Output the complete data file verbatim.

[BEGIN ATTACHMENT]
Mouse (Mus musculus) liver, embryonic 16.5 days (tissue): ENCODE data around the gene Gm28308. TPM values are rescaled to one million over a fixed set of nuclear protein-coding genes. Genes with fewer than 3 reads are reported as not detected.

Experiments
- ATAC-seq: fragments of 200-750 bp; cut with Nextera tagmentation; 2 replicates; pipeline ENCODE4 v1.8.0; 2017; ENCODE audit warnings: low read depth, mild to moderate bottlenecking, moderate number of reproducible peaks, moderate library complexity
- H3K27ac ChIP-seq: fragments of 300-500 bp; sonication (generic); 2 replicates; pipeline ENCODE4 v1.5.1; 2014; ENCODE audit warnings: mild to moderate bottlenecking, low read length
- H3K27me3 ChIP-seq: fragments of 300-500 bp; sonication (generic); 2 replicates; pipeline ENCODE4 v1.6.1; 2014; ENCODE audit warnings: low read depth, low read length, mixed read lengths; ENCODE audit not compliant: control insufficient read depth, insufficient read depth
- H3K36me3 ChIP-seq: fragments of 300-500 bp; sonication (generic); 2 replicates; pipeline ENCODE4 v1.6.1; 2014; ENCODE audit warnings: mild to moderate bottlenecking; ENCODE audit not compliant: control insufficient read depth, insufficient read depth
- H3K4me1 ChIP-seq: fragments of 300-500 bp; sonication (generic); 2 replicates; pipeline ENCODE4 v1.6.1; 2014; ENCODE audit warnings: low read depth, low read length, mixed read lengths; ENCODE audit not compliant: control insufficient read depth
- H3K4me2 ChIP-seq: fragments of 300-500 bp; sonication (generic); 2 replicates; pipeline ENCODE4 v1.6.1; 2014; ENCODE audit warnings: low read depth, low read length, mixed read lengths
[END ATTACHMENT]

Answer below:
Mouse (Mus musculus) liver, embryonic 16.5 days (tissue): ENCODE data around the gene Gm28308. TPM values are rescaled to one million over a fixed set of nuclear protein-coding genes. Genes with fewer than 3 reads are reported as not detected.

Experiments
- ATAC-seq: fragments of 200-750 bp; cut with Nextera tagmentation; 2 replicates; pipeline ENCODE4 v1.8.0; 2017; ENCODE audit warnings: low read depth, mild to moderate bottlenecking, moderate number of reproducible peaks, moderate library complexity
- H3K27ac ChIP-seq: fragments of 300-500 bp; sonication (generic); 2 replicates; pipeline ENCODE4 v1.5.1; 2014; ENCODE audit warnings: mild to moderate bottlenecking, low read length
- H3K27me3 ChIP-seq: fragments of 300-500 bp; sonication (generic); 2 replicates; pipeline ENCODE4 v1.6.1; 2014; ENCODE audit warnings: low read depth, low read length, mixed read lengths; ENCODE audit not compliant: control insufficient read depth, insufficient read depth
- H3K36me3 ChIP-seq: fragments of 300-500 bp; sonication (generic); 2 replicates; pipeline ENCODE4 v1.6.1; 2014; ENCODE audit warnings: mild to moderate bottlenecking; ENCODE audit not compliant: control insufficient read depth, insufficient read depth
- H3K4me1 ChIP-seq: fragments of 300-500 bp; sonication (generic); 2 replicates; pipeline ENCODE4 v1.6.1; 2014; ENCODE audit warnings: low read depth, low read length, mixed read lengths; ENCODE audit not compliant: control insufficient read depth
- H3K4me2 ChIP-seq: fragments of 300-500 bp; sonication (generic); 2 replicates; pipeline ENCODE4 v1.6.1; 2014; ENCODE audit warnings: low read depth, low read length, mixed read lengths